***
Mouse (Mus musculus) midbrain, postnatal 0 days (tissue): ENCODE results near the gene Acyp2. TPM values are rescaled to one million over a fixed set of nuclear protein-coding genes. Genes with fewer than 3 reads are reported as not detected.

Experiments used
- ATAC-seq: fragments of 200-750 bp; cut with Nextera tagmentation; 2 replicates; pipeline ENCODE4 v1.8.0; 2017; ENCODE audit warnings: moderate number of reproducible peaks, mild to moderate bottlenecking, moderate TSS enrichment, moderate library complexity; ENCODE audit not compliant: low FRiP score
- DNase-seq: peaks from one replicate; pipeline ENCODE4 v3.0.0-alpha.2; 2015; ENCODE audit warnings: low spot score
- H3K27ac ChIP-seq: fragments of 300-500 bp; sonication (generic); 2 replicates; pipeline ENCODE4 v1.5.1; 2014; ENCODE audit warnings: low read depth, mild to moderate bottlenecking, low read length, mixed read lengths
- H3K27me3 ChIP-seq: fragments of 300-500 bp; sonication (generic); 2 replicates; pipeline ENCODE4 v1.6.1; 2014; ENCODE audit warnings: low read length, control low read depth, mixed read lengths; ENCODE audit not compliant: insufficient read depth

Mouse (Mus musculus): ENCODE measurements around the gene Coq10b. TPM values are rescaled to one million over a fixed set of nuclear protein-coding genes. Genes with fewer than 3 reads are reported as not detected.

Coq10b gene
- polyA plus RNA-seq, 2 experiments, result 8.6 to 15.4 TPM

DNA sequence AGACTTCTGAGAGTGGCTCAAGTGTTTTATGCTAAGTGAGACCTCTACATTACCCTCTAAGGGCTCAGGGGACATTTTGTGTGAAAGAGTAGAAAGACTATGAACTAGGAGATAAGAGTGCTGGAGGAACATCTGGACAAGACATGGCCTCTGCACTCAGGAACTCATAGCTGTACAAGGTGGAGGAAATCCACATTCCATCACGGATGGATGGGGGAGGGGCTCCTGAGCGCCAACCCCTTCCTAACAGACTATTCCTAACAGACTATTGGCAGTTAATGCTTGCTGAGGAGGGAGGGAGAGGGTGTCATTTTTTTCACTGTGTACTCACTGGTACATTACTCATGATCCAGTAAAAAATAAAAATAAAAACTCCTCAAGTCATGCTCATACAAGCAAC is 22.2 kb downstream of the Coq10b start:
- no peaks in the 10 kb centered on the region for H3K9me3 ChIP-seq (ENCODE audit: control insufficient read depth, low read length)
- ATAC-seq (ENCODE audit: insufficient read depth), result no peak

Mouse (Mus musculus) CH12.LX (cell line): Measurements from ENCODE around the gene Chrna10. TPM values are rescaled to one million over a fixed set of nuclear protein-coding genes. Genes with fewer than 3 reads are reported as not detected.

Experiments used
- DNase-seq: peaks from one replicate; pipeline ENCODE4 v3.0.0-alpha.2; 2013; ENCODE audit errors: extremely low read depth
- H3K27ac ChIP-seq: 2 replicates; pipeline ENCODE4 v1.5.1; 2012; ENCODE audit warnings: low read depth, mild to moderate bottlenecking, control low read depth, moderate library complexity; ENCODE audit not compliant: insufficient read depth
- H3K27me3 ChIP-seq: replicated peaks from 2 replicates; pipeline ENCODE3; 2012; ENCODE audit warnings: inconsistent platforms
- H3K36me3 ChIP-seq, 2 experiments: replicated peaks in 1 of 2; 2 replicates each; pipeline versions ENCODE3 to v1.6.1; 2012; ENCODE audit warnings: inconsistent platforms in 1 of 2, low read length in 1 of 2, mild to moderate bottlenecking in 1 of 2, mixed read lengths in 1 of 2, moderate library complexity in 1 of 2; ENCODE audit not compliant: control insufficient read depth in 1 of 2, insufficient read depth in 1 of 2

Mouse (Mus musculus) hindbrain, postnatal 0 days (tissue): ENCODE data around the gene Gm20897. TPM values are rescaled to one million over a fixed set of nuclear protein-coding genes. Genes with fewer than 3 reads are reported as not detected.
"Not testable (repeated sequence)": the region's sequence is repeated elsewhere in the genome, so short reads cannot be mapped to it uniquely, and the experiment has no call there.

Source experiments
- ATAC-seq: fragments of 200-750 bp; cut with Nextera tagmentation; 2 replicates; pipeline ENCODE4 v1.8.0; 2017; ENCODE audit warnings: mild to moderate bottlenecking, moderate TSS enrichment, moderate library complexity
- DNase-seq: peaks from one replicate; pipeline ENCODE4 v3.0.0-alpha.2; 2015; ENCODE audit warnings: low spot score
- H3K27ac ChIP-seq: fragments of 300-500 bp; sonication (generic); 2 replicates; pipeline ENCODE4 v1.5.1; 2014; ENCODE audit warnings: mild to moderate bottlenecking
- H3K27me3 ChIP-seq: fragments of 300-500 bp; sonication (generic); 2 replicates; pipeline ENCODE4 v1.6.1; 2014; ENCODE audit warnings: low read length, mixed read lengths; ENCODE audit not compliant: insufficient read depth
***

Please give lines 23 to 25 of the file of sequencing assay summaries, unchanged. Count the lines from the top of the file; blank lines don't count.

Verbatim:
- DNase-seq: peaks from one replicate; pipeline ENCODE4 v3.0.0-alpha.2; 2015; ENCODE audit warnings: low spot score
- H3K27ac ChIP-seq: fragments of 300-500 bp; sonication (generic); 2 replicates; pipeline ENCODE4 v1.5.1; 2014; ENCODE audit warnings: mild to moderate bottlenecking
- H3K27me3 ChIP-seq: fragments of 300-500 bp; sonication (generic); 2 replicates; pipeline ENCODE4 v1.6.1; 2014; ENCODE audit warnings: low read length, mixed read lengths; ENCODE audit not compliant: insufficient read depth